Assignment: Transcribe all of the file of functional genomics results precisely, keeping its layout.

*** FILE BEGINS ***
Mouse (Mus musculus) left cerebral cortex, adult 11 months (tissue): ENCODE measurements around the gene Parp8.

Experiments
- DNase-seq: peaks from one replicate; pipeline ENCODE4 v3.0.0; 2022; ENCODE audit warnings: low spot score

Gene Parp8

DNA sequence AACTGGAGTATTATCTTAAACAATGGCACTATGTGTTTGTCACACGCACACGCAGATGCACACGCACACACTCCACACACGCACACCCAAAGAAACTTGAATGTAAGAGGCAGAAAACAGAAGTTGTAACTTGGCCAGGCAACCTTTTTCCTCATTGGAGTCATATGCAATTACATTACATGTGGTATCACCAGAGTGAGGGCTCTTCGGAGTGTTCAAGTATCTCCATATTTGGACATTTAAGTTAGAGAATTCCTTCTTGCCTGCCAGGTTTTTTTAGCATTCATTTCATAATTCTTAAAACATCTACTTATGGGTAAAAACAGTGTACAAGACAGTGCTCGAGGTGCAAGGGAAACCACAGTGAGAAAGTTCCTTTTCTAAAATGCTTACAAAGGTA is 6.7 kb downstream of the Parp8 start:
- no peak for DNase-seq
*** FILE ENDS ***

Mouse (Mus musculus) left cerebral cortex, adult 11 months (tissue): ENCODE measurements around the gene Parp8.

Experiments
- DNase-seq: peaks from one replicate; pipeline ENCODE4 v3.0.0; 2022; ENCODE audit warnings: low spot score

Gene Parp8

DNA sequence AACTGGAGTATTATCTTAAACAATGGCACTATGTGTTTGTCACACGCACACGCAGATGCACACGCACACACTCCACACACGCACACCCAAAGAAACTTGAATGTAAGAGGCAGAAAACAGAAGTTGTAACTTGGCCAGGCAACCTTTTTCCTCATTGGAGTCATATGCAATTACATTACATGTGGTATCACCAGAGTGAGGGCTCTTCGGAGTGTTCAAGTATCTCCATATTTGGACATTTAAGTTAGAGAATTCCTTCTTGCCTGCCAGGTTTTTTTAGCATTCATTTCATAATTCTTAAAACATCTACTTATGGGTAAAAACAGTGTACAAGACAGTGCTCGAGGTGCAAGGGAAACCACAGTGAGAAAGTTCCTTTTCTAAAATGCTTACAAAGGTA is 6.7 kb downstream of the Parp8 start:
- no peak for DNase-seq